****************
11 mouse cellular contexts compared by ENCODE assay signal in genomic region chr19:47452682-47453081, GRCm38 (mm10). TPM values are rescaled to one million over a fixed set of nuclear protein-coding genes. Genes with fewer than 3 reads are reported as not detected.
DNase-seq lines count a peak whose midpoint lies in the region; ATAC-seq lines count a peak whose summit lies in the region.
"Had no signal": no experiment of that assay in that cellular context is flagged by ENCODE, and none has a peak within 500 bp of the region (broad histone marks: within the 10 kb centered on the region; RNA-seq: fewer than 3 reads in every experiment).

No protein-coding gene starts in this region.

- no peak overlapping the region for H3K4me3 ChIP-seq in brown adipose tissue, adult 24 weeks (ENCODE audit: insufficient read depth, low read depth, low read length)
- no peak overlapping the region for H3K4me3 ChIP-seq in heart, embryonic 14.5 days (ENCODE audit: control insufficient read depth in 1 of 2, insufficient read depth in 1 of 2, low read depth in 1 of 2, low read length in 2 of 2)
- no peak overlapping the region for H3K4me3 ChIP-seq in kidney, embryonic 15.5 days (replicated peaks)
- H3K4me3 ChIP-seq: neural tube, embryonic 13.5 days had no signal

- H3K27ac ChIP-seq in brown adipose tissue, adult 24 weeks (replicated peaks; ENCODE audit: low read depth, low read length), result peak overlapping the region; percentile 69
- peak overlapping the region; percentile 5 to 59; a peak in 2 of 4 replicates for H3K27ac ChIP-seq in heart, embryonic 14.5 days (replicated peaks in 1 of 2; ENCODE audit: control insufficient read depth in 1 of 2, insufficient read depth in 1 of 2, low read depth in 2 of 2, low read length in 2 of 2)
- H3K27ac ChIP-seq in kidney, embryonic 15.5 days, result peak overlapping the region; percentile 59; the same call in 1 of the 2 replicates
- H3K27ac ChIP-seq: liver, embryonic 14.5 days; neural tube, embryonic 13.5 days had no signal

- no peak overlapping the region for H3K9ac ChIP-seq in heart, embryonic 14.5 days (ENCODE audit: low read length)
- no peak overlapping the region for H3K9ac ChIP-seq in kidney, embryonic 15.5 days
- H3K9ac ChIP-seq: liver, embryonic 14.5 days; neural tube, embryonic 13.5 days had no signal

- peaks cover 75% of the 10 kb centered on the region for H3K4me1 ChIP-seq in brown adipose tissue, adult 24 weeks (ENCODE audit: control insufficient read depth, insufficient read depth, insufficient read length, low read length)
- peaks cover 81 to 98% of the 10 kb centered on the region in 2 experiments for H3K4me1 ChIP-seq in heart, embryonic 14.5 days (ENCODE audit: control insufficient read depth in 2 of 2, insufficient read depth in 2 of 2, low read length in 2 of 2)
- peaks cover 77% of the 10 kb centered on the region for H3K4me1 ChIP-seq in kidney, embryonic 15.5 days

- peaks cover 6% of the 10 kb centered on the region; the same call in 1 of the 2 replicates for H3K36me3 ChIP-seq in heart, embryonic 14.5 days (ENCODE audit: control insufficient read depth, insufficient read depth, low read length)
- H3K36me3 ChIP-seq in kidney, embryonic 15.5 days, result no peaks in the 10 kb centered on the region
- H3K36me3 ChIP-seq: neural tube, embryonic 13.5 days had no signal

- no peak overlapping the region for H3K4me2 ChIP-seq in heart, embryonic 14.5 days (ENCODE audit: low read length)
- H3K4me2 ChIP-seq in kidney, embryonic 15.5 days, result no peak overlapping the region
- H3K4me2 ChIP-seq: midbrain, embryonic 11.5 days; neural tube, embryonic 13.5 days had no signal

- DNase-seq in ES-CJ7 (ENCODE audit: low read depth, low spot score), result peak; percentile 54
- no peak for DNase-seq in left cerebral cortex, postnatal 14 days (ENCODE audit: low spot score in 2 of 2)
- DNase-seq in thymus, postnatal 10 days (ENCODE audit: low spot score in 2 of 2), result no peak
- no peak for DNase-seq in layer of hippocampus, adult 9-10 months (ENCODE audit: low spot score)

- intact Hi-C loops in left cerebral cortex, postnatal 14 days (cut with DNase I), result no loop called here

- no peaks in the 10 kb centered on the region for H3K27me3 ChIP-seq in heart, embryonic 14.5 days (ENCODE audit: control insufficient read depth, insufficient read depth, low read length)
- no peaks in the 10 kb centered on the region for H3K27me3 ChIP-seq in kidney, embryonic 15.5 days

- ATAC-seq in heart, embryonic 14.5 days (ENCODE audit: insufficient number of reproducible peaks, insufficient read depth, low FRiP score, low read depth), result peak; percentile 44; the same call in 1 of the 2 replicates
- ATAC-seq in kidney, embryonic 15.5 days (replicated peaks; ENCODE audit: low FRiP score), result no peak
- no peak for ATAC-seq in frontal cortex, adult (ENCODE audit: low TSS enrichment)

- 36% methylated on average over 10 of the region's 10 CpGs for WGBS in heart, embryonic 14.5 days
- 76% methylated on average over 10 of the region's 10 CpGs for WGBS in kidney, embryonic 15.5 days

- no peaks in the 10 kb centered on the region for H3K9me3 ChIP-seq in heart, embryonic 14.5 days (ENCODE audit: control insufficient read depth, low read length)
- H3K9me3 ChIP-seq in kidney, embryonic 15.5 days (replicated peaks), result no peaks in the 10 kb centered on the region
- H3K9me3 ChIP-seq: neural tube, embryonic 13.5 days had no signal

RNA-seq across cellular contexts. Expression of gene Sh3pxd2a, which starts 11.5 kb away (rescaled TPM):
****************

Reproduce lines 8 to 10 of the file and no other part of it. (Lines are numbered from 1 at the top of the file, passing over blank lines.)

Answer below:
- H3K4me3 ChIP-seq: neural tube, embryonic 13.5 days had no signal

- H3K27ac ChIP-seq in brown adipose tissue, adult 24 weeks (replicated peaks; ENCODE audit: low read depth, low read length), result peak overlapping the region; percentile 69
- peak overlapping the region; percentile 5 to 59; a peak in 2 of 4 replicates for H3K27ac ChIP-seq in heart, embryonic 14.5 days (replicated peaks in 1 of 2; ENCODE audit: control insufficient read depth in 1 of 2, insufficient read depth in 1 of 2, low read depth in 2 of 2, low read length in 2 of 2)